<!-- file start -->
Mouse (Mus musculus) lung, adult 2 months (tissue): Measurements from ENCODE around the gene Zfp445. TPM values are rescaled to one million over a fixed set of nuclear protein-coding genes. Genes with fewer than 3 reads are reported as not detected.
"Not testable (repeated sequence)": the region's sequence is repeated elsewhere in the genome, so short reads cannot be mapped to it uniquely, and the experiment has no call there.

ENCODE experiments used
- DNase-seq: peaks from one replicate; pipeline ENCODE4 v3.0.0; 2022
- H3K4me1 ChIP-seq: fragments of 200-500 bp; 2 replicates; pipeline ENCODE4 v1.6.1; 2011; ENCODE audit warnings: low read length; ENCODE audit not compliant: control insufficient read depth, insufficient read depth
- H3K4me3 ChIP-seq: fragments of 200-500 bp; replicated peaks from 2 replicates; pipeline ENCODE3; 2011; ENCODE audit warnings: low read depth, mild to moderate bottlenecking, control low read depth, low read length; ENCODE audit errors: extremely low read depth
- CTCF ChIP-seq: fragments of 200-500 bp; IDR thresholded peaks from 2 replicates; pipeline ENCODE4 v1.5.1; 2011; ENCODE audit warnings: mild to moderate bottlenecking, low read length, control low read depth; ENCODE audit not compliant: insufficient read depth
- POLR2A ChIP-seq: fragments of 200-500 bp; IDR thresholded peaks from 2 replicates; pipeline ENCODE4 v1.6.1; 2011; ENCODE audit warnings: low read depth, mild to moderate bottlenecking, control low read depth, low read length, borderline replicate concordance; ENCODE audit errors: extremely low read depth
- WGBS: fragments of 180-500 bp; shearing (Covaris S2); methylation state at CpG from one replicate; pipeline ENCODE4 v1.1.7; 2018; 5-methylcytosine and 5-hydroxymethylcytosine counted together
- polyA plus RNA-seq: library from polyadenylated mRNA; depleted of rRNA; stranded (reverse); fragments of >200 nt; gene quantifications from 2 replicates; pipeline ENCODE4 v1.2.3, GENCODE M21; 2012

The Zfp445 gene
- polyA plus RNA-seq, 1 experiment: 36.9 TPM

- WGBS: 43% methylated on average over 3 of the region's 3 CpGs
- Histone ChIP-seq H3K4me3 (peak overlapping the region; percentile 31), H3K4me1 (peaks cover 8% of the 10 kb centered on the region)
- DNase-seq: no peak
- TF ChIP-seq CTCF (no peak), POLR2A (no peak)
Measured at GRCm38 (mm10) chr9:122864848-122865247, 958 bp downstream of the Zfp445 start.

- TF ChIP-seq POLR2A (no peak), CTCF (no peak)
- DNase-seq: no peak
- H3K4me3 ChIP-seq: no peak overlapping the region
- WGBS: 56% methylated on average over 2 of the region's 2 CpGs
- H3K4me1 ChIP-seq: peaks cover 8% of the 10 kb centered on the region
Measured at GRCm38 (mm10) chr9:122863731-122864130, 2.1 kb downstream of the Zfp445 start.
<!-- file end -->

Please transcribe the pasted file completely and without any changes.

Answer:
Mouse (Mus musculus) lung, adult 2 months (tissue): Measurements from ENCODE around the gene Zfp445. TPM values are rescaled to one million over a fixed set of nuclear protein-coding genes. Genes with fewer than 3 reads are reported as not detected.
"Not testable (repeated sequence)": the region's sequence is repeated elsewhere in the genome, so short reads cannot be mapped to it uniquely, and the experiment has no call there.

ENCODE experiments used
- DNase-seq: peaks from one replicate; pipeline ENCODE4 v3.0.0; 2022
- H3K4me1 ChIP-seq: fragments of 200-500 bp; 2 replicates; pipeline ENCODE4 v1.6.1; 2011; ENCODE audit warnings: low read length; ENCODE audit not compliant: control insufficient read depth, insufficient read depth
- H3K4me3 ChIP-seq: fragments of 200-500 bp; replicated peaks from 2 replicates; pipeline ENCODE3; 2011; ENCODE audit warnings: low read depth, mild to moderate bottlenecking, control low read depth, low read length; ENCODE audit errors: extremely low read depth
- CTCF ChIP-seq: fragments of 200-500 bp; IDR thresholded peaks from 2 replicates; pipeline ENCODE4 v1.5.1; 2011; ENCODE audit warnings: mild to moderate bottlenecking, low read length, control low read depth; ENCODE audit not compliant: insufficient read depth
- POLR2A ChIP-seq: fragments of 200-500 bp; IDR thresholded peaks from 2 replicates; pipeline ENCODE4 v1.6.1; 2011; ENCODE audit warnings: low read depth, mild to moderate bottlenecking, control low read depth, low read length, borderline replicate concordance; ENCODE audit errors: extremely low read depth
- WGBS: fragments of 180-500 bp; shearing (Covaris S2); methylation state at CpG from one replicate; pipeline ENCODE4 v1.1.7; 2018; 5-methylcytosine and 5-hydroxymethylcytosine counted together
- polyA plus RNA-seq: library from polyadenylated mRNA; depleted of rRNA; stranded (reverse); fragments of >200 nt; gene quantifications from 2 replicates; pipeline ENCODE4 v1.2.3, GENCODE M21; 2012

The Zfp445 gene
- polyA plus RNA-seq, 1 experiment: 36.9 TPM

- WGBS: 43% methylated on average over 3 of the region's 3 CpGs
- Histone ChIP-seq H3K4me3 (peak overlapping the region; percentile 31), H3K4me1 (peaks cover 8% of the 10 kb centered on the region)
- DNase-seq: no peak
- TF ChIP-seq CTCF (no peak), POLR2A (no peak)
Measured at GRCm38 (mm10) chr9:122864848-122865247, 958 bp downstream of the Zfp445 start.

- TF ChIP-seq POLR2A (no peak), CTCF (no peak)
- DNase-seq: no peak
- H3K4me3 ChIP-seq: no peak overlapping the region
- WGBS: 56% methylated on average over 2 of the region's 2 CpGs
- H3K4me1 ChIP-seq: peaks cover 8% of the 10 kb centered on the region
Measured at GRCm38 (mm10) chr9:122863731-122864130, 2.1 kb downstream of the Zfp445 start.